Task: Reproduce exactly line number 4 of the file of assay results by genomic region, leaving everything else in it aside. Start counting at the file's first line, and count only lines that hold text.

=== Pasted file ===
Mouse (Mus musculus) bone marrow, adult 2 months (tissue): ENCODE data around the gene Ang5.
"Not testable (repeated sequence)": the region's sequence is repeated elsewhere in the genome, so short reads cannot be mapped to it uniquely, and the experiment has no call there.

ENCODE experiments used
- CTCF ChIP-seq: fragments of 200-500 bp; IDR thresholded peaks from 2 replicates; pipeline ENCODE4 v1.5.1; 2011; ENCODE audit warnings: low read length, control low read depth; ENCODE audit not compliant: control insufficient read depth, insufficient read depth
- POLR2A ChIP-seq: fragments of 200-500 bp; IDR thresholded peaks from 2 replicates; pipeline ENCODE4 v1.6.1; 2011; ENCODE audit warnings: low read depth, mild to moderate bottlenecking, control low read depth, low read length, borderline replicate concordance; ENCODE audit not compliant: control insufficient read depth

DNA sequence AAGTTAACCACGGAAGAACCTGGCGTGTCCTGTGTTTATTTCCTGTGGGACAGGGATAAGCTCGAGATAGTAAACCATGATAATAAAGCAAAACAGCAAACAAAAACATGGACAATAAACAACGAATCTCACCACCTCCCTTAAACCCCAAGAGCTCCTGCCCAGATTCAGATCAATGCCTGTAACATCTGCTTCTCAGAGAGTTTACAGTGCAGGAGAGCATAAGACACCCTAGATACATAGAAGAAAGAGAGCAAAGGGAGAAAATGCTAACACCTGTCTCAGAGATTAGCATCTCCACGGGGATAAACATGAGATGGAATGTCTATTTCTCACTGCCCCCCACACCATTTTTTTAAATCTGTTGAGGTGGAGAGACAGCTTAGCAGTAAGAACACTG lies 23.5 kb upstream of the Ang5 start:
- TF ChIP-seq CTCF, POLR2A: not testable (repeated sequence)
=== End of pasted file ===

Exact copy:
- CTCF ChIP-seq: fragments of 200-500 bp; IDR thresholded peaks from 2 replicates; pipeline ENCODE4 v1.5.1; 2011; ENCODE audit warnings: low read length, control low read depth; ENCODE audit not compliant: control insufficient read depth, insufficient read depth